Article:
Wellness Hub Group
Following the previous weeks of discussion of Group, I wanted to reflect on the last group I supported and helped bring into being – the Black Men’s Therapy Group. We began at the Wellness Hub in Lee, South East London. Just like in other group spaces the beginning was tentative, wary and awkward. Within 10 weeks the first group were willing to engage with the dynamic of the space much more. The group of 9 Black men became with each other and themselves a fluid, self questioning, humble and hilarious, authentic assortment of people of differing backgrounds, ages, sexualities and shades. We were able to after a few appointments be vulnerable with each other, challenge, support and laugh like our cares and concerns were forgotten, or behind us.
With the event of Corona Virus 2019 erupting at the beginning of 2020, thoughts were had about how to continue if we were unable to come together? The decision to take the meeting online was made with hesitancy and questioning of if the group could function virtually. Skype for some provided enough bandwidth for a few meetings to operate well. Zoom eventually won out as the preferred method to conduct the Black men’s therapy group. Similarly to Group the meeting virtually did not hamper the group’s engagement at all. I would suggest that without the boundaries of the circle, making direct eye contact with others in the ‘room’ a significant change took place for attendees. Conversation and depth of what was discussed improved what we understood and felt from fellow participants. CoViD19 was a significant topic for discussion as was George Floyd’s murder.
Being a facilitator amongst this group was a zenith experience of all the groups I had ever been a part of. The reason for the feeling was the summation of all group engagements seemed to be the direction I was travelling in. An ending point to all of the previous group experiences.
What I have enjoyed about both short seasons of Group is the spontaneity. The expert direction by Dr Ezra. The challenges I recognise from my own experiences of being in group. Forceful presentations by Manny, Tilda and Karina are laudable. Rebecca and her quixotic presence alongside the enigmatic Stuart, provocative Henry and Pam dynamics and then there is Frank the enigma. The cast of characters offer something refreshing and also recognisable about group processes for those who choose to watch. Be they families, organisations or amongst other clients being treated. Group is both art and a mindful reminder of days past and hopeful, that a post CoViD19 world can be found and accessed by all. Left to wrestle with the aftermath of Lockdown 3.0 and a planet beginning to wrestle with difficult and different concerns brought about by an undeniable murder.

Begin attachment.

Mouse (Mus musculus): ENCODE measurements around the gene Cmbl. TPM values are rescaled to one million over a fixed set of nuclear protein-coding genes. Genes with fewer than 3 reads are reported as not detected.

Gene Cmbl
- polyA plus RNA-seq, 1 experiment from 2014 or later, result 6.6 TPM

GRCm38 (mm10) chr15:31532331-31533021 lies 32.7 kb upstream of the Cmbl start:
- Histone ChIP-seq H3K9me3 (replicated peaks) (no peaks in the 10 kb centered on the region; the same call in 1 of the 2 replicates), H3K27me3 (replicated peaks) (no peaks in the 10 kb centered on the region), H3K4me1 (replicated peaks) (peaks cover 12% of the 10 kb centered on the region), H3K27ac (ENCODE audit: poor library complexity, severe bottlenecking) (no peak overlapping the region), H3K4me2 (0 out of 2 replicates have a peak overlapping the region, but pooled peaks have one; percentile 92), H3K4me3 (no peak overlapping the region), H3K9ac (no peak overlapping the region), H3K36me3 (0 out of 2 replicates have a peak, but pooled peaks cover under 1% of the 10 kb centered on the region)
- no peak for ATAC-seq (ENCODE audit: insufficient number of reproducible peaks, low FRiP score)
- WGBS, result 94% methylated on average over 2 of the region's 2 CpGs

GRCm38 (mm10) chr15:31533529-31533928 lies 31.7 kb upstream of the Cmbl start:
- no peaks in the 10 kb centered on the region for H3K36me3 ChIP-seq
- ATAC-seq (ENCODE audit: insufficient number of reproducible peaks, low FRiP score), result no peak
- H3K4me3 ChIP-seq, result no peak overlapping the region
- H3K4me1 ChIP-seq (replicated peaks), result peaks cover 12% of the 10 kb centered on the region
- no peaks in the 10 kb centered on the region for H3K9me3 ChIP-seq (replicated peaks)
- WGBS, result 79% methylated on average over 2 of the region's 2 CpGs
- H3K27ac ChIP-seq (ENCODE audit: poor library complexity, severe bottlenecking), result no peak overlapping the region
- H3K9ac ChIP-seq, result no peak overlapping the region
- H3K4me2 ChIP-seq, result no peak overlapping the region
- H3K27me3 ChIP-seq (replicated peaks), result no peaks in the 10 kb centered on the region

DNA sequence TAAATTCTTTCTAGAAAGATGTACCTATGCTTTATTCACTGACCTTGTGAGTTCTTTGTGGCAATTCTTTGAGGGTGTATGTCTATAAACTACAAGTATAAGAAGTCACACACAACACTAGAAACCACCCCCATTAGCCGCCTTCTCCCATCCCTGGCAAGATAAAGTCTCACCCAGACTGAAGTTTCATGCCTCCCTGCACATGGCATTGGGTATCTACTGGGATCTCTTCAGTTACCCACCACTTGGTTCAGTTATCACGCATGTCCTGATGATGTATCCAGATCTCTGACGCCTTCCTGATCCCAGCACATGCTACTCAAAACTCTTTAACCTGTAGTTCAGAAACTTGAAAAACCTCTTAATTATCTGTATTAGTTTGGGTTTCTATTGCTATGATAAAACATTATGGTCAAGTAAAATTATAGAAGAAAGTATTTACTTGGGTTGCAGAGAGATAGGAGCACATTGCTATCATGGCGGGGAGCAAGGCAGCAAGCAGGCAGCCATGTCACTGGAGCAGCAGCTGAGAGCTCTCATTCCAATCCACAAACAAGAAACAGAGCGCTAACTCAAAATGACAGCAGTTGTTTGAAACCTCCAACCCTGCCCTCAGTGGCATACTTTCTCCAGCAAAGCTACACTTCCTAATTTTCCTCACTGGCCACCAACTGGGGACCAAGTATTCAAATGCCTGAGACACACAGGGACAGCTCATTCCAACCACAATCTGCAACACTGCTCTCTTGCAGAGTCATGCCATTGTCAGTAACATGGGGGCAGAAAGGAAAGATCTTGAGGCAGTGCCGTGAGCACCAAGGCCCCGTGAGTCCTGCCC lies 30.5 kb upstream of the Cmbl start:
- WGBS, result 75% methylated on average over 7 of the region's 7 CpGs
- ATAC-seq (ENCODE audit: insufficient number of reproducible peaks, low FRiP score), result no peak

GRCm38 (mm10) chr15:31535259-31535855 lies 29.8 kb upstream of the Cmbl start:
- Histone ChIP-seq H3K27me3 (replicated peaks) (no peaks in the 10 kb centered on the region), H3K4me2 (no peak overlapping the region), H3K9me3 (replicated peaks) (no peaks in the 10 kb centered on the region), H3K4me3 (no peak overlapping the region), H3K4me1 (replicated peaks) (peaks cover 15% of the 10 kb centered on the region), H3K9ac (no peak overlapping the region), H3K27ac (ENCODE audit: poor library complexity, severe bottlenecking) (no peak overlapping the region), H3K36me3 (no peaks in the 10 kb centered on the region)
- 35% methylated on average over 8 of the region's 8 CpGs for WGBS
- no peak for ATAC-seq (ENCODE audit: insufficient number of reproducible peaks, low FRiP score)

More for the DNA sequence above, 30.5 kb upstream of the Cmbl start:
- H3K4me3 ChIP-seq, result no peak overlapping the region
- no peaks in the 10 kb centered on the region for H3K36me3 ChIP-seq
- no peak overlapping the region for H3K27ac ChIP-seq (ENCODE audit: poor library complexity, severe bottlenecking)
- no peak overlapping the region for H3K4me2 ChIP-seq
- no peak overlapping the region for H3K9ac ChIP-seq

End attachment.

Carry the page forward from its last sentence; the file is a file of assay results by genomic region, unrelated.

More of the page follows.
Each episode of Group is between 10 -15 minutes, I found myself hooked and wanting more. A worthy sugar rush with none of the guilt and shame of devouring a triple choc cookie. The show offered me a perspective of what I have been missing about group work. The silly, the deeply defined and entrenched, the undulating sense of never quite ending and always beginningness. My hope is that group will be renewed and that we see more from this dynamic cast and the creators of this amazing show. I also plan on building a new Black men’s therapy group only this time in Canada. It is the reformation of community that is of specific interest to me at this time: Post George Floyd, post the Tulsa uprising, post the Capitol Hill invasion and the UK government’s handling of the Commission on Race and Ethnic Disparities report by Gareth Iacobucci reporting on Health disparities.
There is something very fulfilling about witnessing a group of people come together to dine, to share stories, listen, be seen. My love of cooking shows departed with the fru-fru-ness of Masterchef but returned en-force with Chef’s Table (yes Netflix again!). High on the Hog appears to exemplify all that is good in sharing culinary experiences and a people connected together by food! Dr Mos-Shogbamimu offers her interpretation on a year post George Floyd. I agree with a number of her points. Home Cooking is a simple delight of a podcast. Home Cooking presents group as a virtual friendly experience – sharing jokes – recipes – puns – and food making support guidance. Roxane Gay and Debbie Millman share their story of finding each other and an interesting idea for a dinner party.
We are both amongst and outside of group/tribes simultaneously. Group offers
us paradox. Until we make a choice. Both are indeed true and align with us simultaneously…
Cover photo by sunorwind on Unsplash
1st Inlay photo by Mae Mu on Unsplash Soup Noodle Bowl
2nd Inlay photo by Emerson Vieira on Unsplash Barbecued Meat
3rd Inlay photo by Estela Shaddix on Unsplash Colourful Rice dish